The gang on Wynonna Earp finally made it out of the Garden last week, but now what? We know there’s been an 18+ month time jump, and last we saw Purgatory didn’t look like the same town Wynonna (Melanie Scrofano) and her gang left behind, so what’s next? Fans of the SYFY and CTV Sci-Fi drama will surely get some answers in this week’s episode, “Look at them Beans” written by Shelley Scarrow. The episode is also the directorial debut of Scrofano.
In the episode, Wynonna finds herself on the wrong side of the law and Doc (Tim Rozon) partners with a new demon. To get a little more in depth look at what fans can expect, The TV Junkies went right to Scarrow. The Wynonna writer, who penned one of the series’ most beloved episodes, “Jolene,” talked about writing for new Season 4 characters like Rachel (Martina Ortiz-Luis), working with Scrofano in a new capacity, and most importantly, how the Wynonna writers wanted to be sure to send lots of love back to the fans this season.
The TV Junkies: What did it feel like when you all were finally able to get back into the writing room to begin (again) writing Season 4?
Shelley Scarrow: SO GOOD. Like going back to a school that you love and you’re all revved up for the year and all your best friends are still there and they still like you and the caf still makes those perfect oatmeal cookies. Maybe that’s a gratuitously poignant example in the time of Covid — with a lot of us not able to go to schools or workplaces we love — but that’s really what it felt like. And like school, we knew there was going to be hard work ahead and we would learn and grow and cry and have a few food fights. I don’t think I’m alone in that room when I yell ‘this is my favourite thing to write ever’ so we all tracked that energy in behind us, even if we pretended to be cooler (hi, Brendon [Yorke], you’re still the cool one.) I just felt EXTRA grateful to be there and wanted to remember to cherish it.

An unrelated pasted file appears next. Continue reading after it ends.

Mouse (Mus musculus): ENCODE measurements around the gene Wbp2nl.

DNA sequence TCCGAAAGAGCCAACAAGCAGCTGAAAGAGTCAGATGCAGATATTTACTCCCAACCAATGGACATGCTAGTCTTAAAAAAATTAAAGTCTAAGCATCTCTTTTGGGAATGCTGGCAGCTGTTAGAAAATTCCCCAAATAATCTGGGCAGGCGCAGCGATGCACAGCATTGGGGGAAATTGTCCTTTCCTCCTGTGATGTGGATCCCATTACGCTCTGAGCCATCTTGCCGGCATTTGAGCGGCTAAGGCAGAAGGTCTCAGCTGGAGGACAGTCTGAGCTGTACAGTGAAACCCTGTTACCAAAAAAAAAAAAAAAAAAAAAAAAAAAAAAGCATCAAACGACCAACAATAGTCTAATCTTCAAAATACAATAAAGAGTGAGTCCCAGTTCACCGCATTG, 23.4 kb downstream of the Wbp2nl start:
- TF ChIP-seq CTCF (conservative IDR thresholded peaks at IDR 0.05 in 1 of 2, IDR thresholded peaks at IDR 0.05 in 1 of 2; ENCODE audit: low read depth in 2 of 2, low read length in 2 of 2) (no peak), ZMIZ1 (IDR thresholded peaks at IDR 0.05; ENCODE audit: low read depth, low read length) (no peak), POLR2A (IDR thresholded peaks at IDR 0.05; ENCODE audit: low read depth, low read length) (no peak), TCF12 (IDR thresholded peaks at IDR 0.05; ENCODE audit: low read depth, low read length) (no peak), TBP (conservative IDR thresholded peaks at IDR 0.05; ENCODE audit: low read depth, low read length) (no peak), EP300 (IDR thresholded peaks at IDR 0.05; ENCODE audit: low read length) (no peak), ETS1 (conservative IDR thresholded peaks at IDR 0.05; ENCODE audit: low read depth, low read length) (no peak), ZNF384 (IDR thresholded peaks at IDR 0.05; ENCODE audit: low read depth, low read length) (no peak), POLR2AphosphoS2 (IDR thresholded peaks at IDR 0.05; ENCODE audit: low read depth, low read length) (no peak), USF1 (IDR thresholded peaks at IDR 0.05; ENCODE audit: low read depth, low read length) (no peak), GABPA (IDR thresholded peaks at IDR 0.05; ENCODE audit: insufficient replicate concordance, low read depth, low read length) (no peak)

TTVJ: Emily spoke a little about this, but we know you all really tried to take things you knew Earpers would love and incorporate them into the show, as a bit of a “thank you”. What did it feel like having fans fight so hard for its survival like they did during the Fight for Wynonna? Why was it important for you all to incorporate those Easter Eggs?
SS: We kept saying ‘boop!’ every time we came up with something that was a little kiss for the fans. There was a lot of ‘boopity-boop-boop, you-get-a-boop, you-get-a-boop’! And I gotta say, ‘Look At Them Beans’ is pretty high on the boop scale.
I think a lot of shows say they write for their viewers, and it’s true, but trust me that it’s not like this. On other shows, I’ve written for imaginary people on imaginary couches. For an idea of who the fans were. But the Fight for Wynonna spot-lit these beautiful fans as individuals (and, in some cases, I could even pick their actual couches out of a lineup). And then it made me so grateful to them for literally giving me my dream job back. I hear Earpers in my mind all the time (in a healthy way, I hope?) Noelle [Carbone] and I got to go to Earp Square once and it was honestly an incomparable experience, all hugs and disbelieving laughs and Broadway smells and our stupid faces in lights. It produced so much gratitude that the whole Big Apple couldn’t hold it. There is no way to truly pay people back for the passion, love and energy they expended. But we are gonna keep trying. With all the boops we can manage.
TTVJ: “Look at them Beans” is quite the unique episode title. We know all the Wynonna Earp always uses country songs as episode titles, but how did you settle on this one?